Current issue - Vol. 17, No. 1all articles


Naftaly Mose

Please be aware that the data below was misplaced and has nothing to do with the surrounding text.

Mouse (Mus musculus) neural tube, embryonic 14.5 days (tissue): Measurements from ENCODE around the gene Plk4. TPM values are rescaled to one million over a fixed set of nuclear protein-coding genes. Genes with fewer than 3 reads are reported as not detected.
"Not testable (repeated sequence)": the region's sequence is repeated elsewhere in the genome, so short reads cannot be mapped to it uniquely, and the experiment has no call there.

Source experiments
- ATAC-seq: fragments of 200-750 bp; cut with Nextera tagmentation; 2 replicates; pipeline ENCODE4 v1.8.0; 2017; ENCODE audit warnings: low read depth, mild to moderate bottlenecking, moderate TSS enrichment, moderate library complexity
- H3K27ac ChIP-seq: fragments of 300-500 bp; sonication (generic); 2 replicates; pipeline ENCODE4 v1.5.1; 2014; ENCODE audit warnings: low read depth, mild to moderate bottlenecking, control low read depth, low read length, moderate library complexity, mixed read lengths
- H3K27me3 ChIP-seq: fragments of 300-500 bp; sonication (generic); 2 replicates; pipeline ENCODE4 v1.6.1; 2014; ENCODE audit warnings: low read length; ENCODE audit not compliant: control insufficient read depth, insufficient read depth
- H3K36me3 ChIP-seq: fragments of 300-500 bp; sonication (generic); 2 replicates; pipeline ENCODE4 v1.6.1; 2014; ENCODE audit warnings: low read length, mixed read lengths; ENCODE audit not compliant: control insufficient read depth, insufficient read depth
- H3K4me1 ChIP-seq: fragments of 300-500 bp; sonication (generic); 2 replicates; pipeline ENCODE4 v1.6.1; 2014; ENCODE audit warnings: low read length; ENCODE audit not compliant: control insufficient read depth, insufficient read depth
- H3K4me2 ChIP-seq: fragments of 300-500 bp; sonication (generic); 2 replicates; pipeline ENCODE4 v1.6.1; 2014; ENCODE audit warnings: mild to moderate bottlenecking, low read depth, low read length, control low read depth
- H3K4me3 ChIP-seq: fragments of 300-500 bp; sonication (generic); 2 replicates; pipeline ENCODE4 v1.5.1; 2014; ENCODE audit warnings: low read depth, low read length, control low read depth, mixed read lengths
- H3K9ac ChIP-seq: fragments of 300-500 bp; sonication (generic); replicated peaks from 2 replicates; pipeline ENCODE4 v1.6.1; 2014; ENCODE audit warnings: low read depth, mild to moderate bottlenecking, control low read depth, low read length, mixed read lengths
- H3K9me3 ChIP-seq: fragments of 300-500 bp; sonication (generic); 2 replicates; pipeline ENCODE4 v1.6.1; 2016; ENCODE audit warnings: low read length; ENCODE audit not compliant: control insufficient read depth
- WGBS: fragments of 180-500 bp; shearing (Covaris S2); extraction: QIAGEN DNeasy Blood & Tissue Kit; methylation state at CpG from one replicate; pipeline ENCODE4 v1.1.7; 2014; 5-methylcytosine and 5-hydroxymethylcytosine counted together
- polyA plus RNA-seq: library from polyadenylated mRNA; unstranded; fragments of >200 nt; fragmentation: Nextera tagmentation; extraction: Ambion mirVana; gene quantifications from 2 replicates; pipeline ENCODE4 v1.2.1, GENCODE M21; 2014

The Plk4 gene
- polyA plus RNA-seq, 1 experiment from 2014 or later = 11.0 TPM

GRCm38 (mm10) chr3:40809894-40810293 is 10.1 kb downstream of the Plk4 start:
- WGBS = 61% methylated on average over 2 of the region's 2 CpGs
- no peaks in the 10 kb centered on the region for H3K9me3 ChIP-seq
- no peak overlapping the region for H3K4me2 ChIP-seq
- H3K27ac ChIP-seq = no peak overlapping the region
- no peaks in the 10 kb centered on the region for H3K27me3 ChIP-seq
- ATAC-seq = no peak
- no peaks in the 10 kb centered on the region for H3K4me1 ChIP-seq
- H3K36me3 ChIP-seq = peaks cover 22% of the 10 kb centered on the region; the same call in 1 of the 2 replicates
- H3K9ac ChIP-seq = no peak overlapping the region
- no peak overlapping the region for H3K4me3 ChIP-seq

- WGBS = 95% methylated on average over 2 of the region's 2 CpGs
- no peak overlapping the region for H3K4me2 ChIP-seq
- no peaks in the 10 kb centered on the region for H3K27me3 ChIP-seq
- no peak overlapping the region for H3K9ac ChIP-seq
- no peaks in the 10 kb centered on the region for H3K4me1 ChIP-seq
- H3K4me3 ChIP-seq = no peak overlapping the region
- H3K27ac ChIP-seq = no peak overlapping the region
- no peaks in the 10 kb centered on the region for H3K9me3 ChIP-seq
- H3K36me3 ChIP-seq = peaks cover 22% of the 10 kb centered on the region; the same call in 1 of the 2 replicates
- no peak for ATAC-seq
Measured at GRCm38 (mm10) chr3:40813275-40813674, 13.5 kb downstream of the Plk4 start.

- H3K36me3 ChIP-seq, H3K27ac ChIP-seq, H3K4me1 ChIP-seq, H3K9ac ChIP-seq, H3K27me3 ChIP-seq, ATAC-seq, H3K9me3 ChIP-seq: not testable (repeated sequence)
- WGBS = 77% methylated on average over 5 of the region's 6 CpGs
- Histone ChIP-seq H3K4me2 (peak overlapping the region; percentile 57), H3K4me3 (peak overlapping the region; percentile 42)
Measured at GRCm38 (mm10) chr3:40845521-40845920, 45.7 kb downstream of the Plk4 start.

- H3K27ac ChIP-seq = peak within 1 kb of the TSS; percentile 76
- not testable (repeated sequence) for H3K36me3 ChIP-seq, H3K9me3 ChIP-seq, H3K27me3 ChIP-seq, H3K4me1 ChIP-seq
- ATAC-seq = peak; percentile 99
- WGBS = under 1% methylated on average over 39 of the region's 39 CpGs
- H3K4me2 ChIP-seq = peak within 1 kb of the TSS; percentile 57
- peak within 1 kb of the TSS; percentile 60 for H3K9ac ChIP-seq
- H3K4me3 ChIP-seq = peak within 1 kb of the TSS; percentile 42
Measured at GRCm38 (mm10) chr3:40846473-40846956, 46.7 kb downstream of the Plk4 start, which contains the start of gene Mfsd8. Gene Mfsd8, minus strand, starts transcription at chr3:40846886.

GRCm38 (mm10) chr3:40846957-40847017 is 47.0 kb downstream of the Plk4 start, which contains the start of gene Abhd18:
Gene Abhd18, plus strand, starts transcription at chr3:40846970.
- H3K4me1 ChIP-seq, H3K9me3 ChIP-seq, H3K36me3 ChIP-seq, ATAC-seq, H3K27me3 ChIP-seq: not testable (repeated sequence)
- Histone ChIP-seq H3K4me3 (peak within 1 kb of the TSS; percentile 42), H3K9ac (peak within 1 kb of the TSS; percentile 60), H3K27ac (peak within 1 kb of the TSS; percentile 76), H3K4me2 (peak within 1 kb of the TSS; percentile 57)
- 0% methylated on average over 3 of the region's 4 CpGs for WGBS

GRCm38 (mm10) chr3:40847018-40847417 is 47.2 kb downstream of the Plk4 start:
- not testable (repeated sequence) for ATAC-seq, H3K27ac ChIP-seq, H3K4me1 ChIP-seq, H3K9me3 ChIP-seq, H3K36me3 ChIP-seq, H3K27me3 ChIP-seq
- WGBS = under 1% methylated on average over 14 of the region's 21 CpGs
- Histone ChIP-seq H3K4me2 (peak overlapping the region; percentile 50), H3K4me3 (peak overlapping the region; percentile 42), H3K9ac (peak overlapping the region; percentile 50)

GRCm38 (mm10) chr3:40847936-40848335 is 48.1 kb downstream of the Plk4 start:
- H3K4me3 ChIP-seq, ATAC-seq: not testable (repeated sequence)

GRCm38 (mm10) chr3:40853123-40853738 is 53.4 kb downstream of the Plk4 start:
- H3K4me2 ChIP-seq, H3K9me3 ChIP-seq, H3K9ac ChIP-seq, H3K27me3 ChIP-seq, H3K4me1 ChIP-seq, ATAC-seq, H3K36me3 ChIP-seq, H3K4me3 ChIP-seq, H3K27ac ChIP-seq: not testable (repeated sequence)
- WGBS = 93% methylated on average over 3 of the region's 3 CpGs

pages: 19-27; JEL classifications: E62; O23; H54; G51; Keywords: Regional Economic Growth; Fiscal Transfers; Capital; Recurrent; Kenya; Abstract: Fiscal transfer development across the world today has been in part driven by assertions of a supposed ‘economic dividend’ linked with the devolved financial spending. There is, however, little empirical evidence to validate these assertions in Kenya. It is against this background that this study was carried out to estimate the end product of fiscal transfer on regional economic growth in Kenya using a secondary panel data set. Using the ARDL estimation technique the long -run and error correction estimates of the model were generated. The findings revealed that increased fiscal transfer in recurrent budgets accelerates regional growth, hence confirming the Keynesian hypothesis. Conversely, fiscal transfer in capital expenditure was insignificant. This study recommends the need for policymakers to put in place policies and strategies that will improve budget allocation and execution in capital budgets so as to improve physical infrastructure and thus boost private productivity and consequently regional income growth.